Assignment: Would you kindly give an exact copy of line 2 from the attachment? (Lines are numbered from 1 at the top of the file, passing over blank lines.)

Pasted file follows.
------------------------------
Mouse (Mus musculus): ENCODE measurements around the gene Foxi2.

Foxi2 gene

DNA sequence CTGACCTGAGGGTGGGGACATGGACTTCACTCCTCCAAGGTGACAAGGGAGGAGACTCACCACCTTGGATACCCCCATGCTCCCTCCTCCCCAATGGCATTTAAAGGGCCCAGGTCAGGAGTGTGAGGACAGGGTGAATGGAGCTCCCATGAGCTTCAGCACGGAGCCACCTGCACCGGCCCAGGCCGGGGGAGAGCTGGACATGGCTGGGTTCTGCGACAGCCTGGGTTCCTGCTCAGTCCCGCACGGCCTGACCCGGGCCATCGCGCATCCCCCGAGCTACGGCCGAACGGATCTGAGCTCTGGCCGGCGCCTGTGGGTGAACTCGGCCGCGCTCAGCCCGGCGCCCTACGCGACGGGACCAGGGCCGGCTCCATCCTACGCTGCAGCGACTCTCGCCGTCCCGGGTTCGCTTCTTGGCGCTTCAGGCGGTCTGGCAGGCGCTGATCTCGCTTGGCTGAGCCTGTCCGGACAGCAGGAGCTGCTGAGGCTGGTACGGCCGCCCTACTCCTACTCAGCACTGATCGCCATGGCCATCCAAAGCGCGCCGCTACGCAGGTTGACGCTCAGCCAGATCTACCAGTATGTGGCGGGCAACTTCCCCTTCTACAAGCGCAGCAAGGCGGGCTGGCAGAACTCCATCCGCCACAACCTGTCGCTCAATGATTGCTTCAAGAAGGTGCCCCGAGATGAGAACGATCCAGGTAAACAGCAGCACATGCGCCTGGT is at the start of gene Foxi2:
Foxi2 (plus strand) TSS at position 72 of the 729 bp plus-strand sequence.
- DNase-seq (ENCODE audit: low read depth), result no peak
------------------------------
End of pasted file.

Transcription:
Foxi2 gene